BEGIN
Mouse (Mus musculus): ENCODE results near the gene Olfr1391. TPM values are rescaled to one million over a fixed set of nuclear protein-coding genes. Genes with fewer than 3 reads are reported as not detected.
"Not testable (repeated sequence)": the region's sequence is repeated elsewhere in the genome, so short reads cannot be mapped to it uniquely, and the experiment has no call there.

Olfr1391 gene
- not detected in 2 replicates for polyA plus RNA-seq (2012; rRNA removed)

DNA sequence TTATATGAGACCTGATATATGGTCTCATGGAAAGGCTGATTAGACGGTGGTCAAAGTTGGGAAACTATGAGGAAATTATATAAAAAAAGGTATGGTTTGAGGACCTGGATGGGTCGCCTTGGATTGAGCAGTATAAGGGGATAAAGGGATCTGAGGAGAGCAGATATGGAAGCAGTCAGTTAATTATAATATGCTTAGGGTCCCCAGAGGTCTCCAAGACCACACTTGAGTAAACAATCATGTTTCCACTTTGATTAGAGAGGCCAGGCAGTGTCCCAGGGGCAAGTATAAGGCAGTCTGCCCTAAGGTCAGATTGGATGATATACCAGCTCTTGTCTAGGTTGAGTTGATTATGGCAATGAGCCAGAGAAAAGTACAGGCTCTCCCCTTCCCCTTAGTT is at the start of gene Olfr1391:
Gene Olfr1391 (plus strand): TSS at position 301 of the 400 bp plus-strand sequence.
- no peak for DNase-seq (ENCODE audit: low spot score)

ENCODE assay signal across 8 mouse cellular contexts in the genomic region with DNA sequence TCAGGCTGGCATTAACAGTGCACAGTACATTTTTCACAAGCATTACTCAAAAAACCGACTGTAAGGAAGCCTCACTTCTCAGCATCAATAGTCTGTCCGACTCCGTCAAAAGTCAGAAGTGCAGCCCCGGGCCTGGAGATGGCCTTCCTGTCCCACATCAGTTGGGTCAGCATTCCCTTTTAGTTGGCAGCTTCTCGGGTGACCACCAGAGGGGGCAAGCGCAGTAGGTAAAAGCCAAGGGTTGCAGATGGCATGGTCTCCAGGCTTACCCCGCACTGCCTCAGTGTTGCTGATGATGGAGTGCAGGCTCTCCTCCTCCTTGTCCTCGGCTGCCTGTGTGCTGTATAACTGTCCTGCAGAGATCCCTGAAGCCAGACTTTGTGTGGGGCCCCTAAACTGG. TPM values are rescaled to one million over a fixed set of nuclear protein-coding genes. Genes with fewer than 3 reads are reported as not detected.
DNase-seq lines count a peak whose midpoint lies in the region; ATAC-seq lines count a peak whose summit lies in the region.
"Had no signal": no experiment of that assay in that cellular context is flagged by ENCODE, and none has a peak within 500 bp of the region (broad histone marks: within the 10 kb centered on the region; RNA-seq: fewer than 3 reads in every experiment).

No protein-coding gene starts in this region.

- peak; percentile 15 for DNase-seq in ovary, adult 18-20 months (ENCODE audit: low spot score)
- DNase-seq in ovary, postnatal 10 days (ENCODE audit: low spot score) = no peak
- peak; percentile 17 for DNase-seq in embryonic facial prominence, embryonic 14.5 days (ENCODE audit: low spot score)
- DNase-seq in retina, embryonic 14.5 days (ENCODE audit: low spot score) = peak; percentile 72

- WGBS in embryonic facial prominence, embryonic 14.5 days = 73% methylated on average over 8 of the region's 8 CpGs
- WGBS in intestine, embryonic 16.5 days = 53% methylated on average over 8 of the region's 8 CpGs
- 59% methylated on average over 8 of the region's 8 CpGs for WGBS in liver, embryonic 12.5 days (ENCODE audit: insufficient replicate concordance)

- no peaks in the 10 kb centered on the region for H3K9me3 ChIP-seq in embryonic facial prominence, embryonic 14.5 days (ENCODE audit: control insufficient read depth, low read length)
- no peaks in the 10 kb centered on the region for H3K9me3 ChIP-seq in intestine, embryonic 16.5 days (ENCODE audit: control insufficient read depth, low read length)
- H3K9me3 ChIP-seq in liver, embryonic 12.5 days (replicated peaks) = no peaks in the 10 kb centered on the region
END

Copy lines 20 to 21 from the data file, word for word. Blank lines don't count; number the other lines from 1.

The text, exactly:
- no peaks in the 10 kb centered on the region for H3K9me3 ChIP-seq in intestine, embryonic 16.5 days (ENCODE audit: control insufficient read depth, low read length)
- H3K9me3 ChIP-seq in liver, embryonic 12.5 days (replicated peaks) = no peaks in the 10 kb centered on the region